In a sane World the perpetrators of this monstrous act would now be paying for their crimes and those who brought this to our attention lauded as (inter)national heroes. The reality could not be further from the truth: the man who released this video, Bradley Manning, has been detained in US custody for over three years under the harshest imaginable conditions (only now coming to trial charged with crimes which carry the death penalty in the US), while those responsible for this (and other crimes highlighted by the release of confidential documents) remain free and unchallenged. The mind boggles.
This week it has been revealed that secret services in the US (and presumably its allies including the UK) routinely behave in ways that even the most paranoid of conspiracy theorists two decades ago would have found fanciful, even in China. But we can relax; we are told this is all for our protection. Presumably in the same way that Iraq was invaded to protect us from the “imminent threat” to our lives, or in the same way that Iran is now the major threat to the world (and has absolutely nothing to do with its threat to move away from the US dollar for oil trading). But something’s fishy when those who reveal inconvenient truths behind how our world really operates are made public enemy No1, vilified beyond murderers and warmongers, and yet none of what they expose is actually denied… or acted on.
I often wonder how George Orwell would interpret would interpret the world in which we find ourselves. In some ways it feels like his seminal work “1984” has been interpreted less as a warning and more as a manual. Surely only “doublethink” can allow us the luxury of pre-emptive wars for “peace” and “security” in far-off places most of us would never have heard of otherwise, fueled by the logic of the never-ending and conveniently undefinable threat of ‘terrorism‘. Like it’s equally profitable cousin, the never-ending and equally preposterous and likely deliberately unsuccessful ‘war on drugs’, the ‘war on terror‘ has no fixed enemy, a battleground without limits, no realistic end and fuels billion-dollar industries both legal and clandestine. Only a total re-definition of language and a crazy kind of denial allows us to turn a blind eye to the unlawful interments at Guantanamo Bay or the numerous foreign assassinations ordered from Washington DC (I don’t remember Bin Laden’s trial, do you?). The re-labelling of all males of “combat age” unfortunate enough to be caught in the wrong place at the wrong time, whether in an official ‘warzone’ or not, as “army combatants” should alarm us, but instead it has become part of the wallpaper to the everyday minuscule value we place on foreign lives. Our world is one in which those who dutifully go out and kill on request these funny-looking brown people are “heroes”, while those who expose the lies and deceits which are used to justify this behaviour, or those who expose the awful, inevitable results of these strategies, are traitors and criminals.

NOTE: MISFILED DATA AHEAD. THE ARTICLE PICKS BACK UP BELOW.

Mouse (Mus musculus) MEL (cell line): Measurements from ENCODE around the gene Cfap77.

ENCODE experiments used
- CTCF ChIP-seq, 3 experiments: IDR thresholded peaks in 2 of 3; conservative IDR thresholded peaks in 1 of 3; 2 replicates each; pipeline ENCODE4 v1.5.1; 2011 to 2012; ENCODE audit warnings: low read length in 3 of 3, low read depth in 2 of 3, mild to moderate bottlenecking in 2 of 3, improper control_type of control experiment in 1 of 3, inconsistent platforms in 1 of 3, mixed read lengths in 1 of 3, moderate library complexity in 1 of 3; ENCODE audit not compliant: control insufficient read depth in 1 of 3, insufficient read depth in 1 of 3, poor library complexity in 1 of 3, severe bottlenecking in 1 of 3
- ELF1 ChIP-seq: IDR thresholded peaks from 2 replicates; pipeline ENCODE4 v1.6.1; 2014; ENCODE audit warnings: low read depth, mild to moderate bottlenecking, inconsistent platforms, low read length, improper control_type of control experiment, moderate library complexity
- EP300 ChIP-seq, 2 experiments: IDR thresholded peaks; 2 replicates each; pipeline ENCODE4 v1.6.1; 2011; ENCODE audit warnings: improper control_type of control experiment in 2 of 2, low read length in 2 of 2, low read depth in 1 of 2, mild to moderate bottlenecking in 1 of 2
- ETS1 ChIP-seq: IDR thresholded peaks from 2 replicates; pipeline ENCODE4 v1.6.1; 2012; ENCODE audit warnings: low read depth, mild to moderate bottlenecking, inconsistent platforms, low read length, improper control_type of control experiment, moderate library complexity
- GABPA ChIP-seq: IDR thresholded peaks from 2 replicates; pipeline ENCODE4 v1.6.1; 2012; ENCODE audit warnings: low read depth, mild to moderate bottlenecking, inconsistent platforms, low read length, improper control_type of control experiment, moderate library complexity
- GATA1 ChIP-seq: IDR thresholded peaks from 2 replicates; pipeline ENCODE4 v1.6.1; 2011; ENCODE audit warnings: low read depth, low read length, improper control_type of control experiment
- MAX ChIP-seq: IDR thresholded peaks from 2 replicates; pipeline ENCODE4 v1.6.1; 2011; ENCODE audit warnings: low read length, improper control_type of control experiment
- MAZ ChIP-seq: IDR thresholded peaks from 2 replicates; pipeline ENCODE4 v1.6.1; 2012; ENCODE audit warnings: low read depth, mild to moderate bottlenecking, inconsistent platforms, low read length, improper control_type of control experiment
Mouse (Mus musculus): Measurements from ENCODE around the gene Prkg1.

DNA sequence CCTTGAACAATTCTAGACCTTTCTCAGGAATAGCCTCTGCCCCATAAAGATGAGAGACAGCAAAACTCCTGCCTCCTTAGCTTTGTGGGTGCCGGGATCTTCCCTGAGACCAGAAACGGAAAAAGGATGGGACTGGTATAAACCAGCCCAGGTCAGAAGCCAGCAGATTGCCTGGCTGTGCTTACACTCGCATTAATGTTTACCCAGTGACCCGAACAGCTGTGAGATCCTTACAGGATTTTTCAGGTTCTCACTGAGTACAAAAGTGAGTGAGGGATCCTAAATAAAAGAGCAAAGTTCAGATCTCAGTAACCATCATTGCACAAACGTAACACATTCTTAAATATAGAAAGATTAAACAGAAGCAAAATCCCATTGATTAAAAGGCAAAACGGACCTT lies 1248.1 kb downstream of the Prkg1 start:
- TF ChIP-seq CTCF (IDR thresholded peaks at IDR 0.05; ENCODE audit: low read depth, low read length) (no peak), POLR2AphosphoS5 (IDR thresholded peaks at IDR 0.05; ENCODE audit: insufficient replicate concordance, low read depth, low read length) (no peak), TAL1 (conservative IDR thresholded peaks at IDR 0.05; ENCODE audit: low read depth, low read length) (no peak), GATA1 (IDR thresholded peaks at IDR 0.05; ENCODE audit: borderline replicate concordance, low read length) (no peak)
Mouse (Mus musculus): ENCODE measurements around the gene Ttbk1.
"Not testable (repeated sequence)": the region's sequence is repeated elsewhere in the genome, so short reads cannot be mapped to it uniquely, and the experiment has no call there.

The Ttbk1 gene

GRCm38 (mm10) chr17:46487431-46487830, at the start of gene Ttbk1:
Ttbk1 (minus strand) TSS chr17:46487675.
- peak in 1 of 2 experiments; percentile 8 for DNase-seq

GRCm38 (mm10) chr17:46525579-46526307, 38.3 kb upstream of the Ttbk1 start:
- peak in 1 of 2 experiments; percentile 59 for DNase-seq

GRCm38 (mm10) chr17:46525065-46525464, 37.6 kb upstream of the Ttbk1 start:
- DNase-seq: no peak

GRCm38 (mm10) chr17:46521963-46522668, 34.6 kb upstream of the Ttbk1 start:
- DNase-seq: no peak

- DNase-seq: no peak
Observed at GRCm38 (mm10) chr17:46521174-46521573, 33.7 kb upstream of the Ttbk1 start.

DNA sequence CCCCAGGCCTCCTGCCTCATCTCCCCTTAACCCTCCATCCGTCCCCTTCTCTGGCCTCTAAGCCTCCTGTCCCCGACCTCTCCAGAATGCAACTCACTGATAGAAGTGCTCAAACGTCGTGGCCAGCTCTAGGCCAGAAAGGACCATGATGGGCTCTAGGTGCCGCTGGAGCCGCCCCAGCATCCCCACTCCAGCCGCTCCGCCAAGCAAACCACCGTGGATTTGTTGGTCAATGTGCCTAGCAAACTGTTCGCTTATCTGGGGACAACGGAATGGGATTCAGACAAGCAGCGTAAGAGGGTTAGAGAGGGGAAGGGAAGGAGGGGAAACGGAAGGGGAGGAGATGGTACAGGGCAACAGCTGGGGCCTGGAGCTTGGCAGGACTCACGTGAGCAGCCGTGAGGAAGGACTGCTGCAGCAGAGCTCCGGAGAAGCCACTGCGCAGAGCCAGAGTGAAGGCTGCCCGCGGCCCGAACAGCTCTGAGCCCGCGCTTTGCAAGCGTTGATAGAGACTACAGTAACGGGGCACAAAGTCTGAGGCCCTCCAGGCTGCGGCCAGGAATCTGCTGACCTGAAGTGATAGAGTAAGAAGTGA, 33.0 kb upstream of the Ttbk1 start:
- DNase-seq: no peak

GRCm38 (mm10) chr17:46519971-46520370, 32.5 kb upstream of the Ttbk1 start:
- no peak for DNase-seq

Right about now the airwaves will be full with the ‘commonsense’ chants of all those shouting “Nothing to hide, nothing to fear”, just as they do every time such revelations are made, and just as they did throughout history in every instance just before it finally became obvious that there was indeed a great deal to be afraid of. In a very real sense Edward Snowden, Bradley Manning, Julian Assange and those like them are modern heroes. This isn’t about personalities – it’s about the fact that at great personal sacrifice they have chosen to take on the most powerful forces on earth in order to expose the truth to humanity at large. As human beings, we all share the same frailties and imperfections, and it is an old cliche that “power corrupts, and absolute power corrupts completely” – so it is vital that the behaviour of the most powerful nations and organisations on earth are rigorously and regularly held to account, and certainly that anything they claim to do on “our” behalf is tested so it can always be shown to be genuinely in our best interests. Only the most naive of fools would believe that all of our government agencies only act benignly in our interests now and forevermore, no matter who is or may come to be in charge. A cursory look at any history shows that in fact the opposite has almost always been true, and in fact even if at first well-intentioned, often those in power end up using all the tools at their disposal to maintain and extend their power, and it is only ever the vigilance of brave, ordinary people who ever keep them in check and make them deliver victories for freedom, justice and greater democracy. The slaves were not freed, women did not get the vote, prohibition was not ended and apartheid did not end solely because of the goodwill of the masters of the time. In the same way, those in charge now will not merely behave in line with values of liberty and freedom as we normally understand them unless we absolutely demand it and make it impossible and untenable to behave otherwise.